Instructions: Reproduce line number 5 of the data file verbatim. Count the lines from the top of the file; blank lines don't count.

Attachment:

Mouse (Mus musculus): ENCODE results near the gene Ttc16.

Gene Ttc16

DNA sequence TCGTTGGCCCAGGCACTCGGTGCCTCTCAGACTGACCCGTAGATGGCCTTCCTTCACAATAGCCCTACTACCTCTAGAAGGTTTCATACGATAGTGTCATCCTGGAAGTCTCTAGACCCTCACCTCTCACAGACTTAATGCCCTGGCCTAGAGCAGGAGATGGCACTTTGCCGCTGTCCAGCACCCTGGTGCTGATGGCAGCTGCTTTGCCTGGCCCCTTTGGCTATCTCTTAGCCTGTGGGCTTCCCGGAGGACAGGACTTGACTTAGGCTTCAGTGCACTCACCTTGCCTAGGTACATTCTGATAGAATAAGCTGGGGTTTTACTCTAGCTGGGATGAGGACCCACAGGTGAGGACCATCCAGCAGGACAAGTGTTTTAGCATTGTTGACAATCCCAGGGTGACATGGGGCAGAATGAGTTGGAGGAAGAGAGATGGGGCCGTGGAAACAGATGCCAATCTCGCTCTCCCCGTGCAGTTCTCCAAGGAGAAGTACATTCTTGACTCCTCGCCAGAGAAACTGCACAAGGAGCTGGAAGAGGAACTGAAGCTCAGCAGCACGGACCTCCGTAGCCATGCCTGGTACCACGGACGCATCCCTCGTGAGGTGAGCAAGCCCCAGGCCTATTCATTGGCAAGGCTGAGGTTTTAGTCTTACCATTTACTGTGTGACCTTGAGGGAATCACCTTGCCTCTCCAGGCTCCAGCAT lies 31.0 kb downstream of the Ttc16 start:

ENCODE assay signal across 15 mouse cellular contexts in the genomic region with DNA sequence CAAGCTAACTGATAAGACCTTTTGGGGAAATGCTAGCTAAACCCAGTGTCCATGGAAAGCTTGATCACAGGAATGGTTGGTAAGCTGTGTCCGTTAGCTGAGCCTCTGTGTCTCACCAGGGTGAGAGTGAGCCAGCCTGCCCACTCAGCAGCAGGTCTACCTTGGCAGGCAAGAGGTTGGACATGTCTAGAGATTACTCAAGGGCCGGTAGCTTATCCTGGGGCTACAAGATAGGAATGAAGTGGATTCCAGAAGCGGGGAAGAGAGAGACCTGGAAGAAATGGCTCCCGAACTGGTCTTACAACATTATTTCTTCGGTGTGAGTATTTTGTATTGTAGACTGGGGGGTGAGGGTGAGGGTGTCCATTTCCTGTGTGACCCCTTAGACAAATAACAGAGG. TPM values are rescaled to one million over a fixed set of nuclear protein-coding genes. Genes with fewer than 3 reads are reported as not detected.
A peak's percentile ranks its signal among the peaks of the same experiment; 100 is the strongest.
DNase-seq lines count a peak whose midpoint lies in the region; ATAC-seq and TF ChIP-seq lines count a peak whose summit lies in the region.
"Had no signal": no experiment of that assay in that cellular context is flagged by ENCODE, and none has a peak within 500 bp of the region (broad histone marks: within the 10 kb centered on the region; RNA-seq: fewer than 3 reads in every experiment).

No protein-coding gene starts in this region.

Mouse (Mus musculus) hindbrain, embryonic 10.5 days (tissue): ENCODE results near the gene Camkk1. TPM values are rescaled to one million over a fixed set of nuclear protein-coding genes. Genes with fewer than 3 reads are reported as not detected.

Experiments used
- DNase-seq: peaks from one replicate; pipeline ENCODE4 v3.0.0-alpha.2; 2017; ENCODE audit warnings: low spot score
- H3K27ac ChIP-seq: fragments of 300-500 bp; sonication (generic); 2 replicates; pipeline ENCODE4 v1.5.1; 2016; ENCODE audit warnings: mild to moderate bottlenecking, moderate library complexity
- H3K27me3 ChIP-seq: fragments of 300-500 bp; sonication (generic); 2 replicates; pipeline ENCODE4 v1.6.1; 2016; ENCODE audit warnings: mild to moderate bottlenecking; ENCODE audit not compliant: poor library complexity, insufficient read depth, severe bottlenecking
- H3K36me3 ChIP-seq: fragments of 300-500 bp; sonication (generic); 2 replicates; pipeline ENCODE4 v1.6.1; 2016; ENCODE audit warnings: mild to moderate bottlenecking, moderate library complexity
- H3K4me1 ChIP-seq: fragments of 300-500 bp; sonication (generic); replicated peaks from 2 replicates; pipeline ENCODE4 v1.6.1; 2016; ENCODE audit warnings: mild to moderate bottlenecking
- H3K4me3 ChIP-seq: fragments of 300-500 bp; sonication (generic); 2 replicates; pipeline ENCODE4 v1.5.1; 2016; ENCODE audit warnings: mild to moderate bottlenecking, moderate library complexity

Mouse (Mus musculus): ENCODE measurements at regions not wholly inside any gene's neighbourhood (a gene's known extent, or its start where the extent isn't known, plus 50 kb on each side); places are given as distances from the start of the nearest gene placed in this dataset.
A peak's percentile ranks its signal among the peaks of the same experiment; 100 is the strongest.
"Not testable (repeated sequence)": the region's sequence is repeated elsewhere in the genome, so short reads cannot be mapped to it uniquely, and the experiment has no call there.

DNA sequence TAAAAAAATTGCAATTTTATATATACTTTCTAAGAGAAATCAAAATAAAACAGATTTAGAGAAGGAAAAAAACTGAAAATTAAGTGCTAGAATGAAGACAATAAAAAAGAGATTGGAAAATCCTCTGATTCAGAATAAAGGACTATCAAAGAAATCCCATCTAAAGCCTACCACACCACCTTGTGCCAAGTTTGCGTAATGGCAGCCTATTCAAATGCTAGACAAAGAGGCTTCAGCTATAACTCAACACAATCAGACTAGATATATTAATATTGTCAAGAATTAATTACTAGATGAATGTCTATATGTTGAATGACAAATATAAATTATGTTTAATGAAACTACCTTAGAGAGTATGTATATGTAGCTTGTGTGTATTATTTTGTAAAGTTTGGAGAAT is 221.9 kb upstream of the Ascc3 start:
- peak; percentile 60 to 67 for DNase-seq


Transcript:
A peak's percentile ranks its signal among the peaks of the same experiment; 100 is the strongest.